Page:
New Guinea is the largest tropical island on Earth, and Papua New Guinea is the country that occupies its eastern half. Its western half is part of Indonesia, a division that is a legacy of the island’s colonization. After the Amazon and the Congo Basin, New Guinea hosts the most extensive unbroken tract of tropical forests in the world. Because it has been separated from the Eurasian continent for tens of millions of years, no hoofed mammals, felines, or nonhuman primates are native to the island. But an extraordinary cast of marsupials and singular birds abound. Nearly 800 avian species are native here, such as pitohuis and Blue-capped Ifrita, which wear an invisible shield of poison on their feathers and skin, and birds-of-paradise, whose breeding displays tranform them into color-dripping hallucinations.
Even among this biodiversity, birds like the Black-naped Pheasant Pigeon stand out—both for how little scientists know about them and because they exist nowhere else on Earth. New Guinea’s main island is adorned with dozens of smaller fringe islands such as Fergusson, biodiversity hotspots influenced by the larger mothership. “They’re mini New Guineas,” says ornithologist Bruce Beehler, “the seeding grounds for insular speciation.” Birds show up from the main island, establish isolated populations, and evolve into distinct species over time. The Black-naped Pheasant Pigeon is a prime example.
When I descended from Oya Nai’s rain-drenched slopes, I returned to tragedy. While I was out of phone service, my little sister had died, cutting off our laughter and initiating a dimmer, second life. I left Papua New Guinea in catatonic grief, relocated to a new job, and attempted to hold a steady bearing. Conservation was my beacon. On a Hawaiian island nearly the size of Fergusson, I joined the ranks of determined biologists fighting for ecosystems pushed to the brink. Working to help endangered species, I listened to the eerie silence of a forest devoid of native songbirds for which help was too late. Loss was a warning, and the pheasant pigeon’s absence lingered on my mind.
What does it mean for a species to be lost? Unlike rare birds of Hawaiʻi, which have been a focus of long uphill conservation battles, the Black-naped Pheasant Pigeon’s status was a big question mark. At the time of our first trip to Fergusson, the International Union for the Conservation of Nature (IUCN) classified it as endangered, but this was a rough sketch based on little ground-truthing. Our own failure to spot it further suggested that any population, if one survived, was likely very small. Doka, Jordan, and I sounded the alarm in a peer-reviewed paper, recommending an island-wide search. In response, the IUCN elevated the bird’s extinction risk level to critically endangered. When John at ABC contacted me, it was a catalyst. His program had a funding opportunity: Would we like to plan an expedition?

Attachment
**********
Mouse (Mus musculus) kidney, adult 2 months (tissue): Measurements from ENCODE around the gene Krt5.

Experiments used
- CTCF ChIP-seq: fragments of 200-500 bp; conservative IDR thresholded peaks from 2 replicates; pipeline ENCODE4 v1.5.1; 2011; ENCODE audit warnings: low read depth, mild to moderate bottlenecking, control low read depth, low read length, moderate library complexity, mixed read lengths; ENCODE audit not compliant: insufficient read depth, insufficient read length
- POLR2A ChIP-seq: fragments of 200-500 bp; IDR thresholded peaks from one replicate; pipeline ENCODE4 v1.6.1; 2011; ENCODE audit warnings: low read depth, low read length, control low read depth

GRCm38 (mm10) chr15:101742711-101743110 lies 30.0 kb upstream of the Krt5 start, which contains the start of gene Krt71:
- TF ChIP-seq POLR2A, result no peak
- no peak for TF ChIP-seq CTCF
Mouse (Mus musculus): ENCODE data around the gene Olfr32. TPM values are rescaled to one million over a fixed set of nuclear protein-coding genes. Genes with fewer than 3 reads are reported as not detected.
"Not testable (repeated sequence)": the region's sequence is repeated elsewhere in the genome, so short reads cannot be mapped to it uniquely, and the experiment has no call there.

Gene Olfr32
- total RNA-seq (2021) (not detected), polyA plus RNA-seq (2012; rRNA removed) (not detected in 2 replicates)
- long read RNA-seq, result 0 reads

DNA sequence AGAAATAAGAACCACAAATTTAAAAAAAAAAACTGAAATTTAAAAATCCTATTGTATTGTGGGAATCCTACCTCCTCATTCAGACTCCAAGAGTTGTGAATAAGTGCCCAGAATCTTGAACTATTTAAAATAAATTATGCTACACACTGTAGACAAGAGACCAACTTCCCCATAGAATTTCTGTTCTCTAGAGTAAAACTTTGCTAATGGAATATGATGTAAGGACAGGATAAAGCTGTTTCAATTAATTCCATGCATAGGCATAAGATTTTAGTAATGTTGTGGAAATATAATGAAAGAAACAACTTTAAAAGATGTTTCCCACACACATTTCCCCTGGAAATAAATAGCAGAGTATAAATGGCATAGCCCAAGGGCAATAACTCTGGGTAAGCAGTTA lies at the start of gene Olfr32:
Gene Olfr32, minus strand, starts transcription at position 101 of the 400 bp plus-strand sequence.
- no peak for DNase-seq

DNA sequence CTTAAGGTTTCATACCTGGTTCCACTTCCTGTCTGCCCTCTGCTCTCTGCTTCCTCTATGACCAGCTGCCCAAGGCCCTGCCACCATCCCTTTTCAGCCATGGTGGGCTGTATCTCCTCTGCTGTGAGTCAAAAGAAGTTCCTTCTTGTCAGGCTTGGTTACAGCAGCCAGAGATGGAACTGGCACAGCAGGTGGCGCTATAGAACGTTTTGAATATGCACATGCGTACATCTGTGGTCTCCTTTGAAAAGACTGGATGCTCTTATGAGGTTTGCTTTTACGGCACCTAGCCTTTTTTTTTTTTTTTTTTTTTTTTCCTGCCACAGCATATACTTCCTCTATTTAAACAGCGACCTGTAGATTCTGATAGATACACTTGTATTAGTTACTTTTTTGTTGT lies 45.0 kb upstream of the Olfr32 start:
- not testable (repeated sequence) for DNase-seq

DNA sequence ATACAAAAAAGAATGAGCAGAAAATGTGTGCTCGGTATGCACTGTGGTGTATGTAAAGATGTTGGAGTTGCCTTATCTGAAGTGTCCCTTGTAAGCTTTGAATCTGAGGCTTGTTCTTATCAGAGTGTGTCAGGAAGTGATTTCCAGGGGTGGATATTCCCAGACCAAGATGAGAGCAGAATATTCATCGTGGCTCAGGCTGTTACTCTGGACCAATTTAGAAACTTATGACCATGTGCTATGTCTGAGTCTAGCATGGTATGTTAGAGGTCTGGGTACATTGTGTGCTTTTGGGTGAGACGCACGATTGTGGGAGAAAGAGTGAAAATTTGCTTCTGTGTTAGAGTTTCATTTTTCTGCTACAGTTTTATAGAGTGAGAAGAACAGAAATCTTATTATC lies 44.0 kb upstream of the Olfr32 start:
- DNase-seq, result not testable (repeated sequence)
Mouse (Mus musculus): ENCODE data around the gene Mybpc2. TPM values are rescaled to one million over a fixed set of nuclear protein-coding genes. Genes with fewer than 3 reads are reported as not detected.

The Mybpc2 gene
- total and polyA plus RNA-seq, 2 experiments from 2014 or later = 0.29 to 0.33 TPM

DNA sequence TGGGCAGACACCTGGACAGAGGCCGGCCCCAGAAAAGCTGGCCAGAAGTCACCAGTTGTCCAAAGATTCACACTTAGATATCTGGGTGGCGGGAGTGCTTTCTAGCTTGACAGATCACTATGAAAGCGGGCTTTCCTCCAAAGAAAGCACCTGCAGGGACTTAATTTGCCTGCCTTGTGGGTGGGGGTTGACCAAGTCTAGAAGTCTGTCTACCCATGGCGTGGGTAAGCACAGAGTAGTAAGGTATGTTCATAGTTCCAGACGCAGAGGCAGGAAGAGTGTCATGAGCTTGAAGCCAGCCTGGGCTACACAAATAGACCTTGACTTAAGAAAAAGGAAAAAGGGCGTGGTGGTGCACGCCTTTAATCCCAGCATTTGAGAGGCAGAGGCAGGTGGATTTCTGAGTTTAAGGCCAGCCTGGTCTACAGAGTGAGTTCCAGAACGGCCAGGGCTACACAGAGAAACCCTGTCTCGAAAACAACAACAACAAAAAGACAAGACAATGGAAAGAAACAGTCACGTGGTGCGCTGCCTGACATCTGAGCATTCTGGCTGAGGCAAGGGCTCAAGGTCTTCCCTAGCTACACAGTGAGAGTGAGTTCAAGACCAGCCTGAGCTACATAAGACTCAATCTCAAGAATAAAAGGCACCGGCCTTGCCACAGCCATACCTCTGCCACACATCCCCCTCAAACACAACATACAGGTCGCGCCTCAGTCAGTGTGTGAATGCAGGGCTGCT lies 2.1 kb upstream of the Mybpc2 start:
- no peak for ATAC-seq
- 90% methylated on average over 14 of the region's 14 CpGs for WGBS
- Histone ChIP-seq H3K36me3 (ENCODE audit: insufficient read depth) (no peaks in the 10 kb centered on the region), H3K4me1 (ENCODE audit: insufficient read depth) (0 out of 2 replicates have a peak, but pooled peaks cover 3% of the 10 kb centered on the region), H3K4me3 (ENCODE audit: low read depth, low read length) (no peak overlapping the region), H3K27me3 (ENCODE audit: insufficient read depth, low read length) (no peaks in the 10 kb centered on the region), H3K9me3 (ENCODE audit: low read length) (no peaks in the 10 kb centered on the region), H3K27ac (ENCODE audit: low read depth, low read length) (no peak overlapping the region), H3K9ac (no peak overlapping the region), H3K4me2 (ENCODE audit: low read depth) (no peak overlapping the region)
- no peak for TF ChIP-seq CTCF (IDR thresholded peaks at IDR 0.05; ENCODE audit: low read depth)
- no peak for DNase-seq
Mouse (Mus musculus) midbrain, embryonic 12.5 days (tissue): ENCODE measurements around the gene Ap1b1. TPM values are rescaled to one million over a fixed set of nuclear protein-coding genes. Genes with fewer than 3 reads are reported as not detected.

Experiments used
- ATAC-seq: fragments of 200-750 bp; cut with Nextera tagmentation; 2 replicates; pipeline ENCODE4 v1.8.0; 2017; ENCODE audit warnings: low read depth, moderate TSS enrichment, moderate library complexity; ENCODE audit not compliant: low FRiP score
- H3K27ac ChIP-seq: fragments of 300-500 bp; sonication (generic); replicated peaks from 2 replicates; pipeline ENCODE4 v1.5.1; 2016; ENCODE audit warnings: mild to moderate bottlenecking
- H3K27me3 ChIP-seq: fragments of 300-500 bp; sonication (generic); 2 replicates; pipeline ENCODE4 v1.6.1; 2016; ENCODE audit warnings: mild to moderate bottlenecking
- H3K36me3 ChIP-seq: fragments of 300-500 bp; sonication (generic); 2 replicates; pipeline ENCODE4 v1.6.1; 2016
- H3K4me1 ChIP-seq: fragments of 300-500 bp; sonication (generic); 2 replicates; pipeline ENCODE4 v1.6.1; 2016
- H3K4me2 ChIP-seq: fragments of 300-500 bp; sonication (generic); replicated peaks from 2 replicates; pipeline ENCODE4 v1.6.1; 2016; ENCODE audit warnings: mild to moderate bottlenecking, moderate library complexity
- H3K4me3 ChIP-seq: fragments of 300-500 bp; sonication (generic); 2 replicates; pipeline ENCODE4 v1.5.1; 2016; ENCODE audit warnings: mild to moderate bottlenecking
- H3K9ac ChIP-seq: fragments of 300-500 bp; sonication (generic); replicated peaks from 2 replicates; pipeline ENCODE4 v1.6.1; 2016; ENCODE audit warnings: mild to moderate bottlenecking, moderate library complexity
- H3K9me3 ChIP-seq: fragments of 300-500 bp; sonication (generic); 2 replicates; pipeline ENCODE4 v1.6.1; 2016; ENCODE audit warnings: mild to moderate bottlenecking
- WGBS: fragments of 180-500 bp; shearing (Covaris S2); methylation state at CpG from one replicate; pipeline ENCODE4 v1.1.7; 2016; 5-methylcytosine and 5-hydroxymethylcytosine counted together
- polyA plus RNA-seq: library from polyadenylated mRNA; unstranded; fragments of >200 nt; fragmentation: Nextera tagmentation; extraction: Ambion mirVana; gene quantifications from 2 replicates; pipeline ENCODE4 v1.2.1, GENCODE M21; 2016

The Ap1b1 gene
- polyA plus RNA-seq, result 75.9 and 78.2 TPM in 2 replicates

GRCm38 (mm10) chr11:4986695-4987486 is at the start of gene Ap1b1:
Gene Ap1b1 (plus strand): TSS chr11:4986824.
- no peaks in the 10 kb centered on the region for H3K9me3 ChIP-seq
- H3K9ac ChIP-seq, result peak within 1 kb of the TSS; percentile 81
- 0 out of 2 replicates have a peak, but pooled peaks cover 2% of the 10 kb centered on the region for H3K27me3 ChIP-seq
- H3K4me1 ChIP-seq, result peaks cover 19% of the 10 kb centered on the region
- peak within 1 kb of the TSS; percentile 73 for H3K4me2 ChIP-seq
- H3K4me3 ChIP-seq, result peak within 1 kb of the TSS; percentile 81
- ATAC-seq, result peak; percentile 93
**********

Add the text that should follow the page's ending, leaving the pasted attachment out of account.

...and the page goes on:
We assembled a first-rate team: half international, half Papua New Guinean. Jordan, now a postdoctoral researcher at the Cornell Lab of Ornithology, and Doka were both on board. We’d be joined by John, who has been obsessed by lost birds since age 12, and Cosmo Le Breton, a young Oxford University biology student who funded the trip. Bulisa Iova, principal curator at Papua New Guinea’s National Museum and Art Gallery, and Serena Ketaloya, who has worked on conservation and gender equality projects across the region, rounded out our group. And after a few Whatsapp messages, Elimo, whom we’d first met in 2019, signed on to be our guide and translator.
Our guide has two names—Elimo, his Christian name, and Weluwa, the name given by his clan—and his life bridges two places, separated by 50 miles of reefs, mangroves, and open water. In Alotau, a bustling capital city in eastern Papua New Guinea, he’s starting a renovation business. But he still considers Fergusson home. He has recently become leader of the Mwadiawa, or White Cockatoo, clan. He’s a natural orator who speaks six of the more than dozen local languages on Fergusson and knows the island like the back of his hand, including where to find a touch of cell phone signal and fuel for our boat, as well as where it’s safe and what villages are best avoided.
From afar, Fergusson looks like a mountain fortress, but I learn that the rural island where Elimo grew up isn’t isolated. Local elections feature ranked-choice voting, and though electricity is scarce, music traded on SD cards and flash drives tinkles through villages. People are always on the move, traveling to other islands—and as Elimo and his father, Fred, explain, this region hosts a traditional trading system of shell necklaces and armbands called the Kula Ring that has connected these communities for centuries. However, Basima is on the coast facing away from the rest of Papua New Guinea,which is why locals call the area the Back Page. People here, I learn, crave better access to markets, information, and goods. A recent political campaign featured a T-shirt that read, “Make Esa’ala District Front Page Again.”
I’d come to think that if hunters here knew the Black-naped Pheasant Pigeon, it wasn’t lost in a real sense. Colonial narratives of discovery still saturate Western representations of Papua New Guinea, explains Paige West, a Barnard College and Columbia University anthropologist who has worked in the country over many years. Away from academic journals, reliable and affordable internet, and tools like binoculars and cameras, lostness was a misnomer, I realized, a result of a continued centering of natural history and ecology in the West.
In searching for the pheasant pigeon, then, our task was to link expertise on Fergusson with our own, testing opportunities for collaboration, an approach John tells me is key to the Search for Lost Birds strategy. Our team member Serena adds: “Local knowledge is very important because people in the communities live with nature. They live with what is around them, they live off the forest, they live off the sea.” Their survival, she says, relies on this knowledge.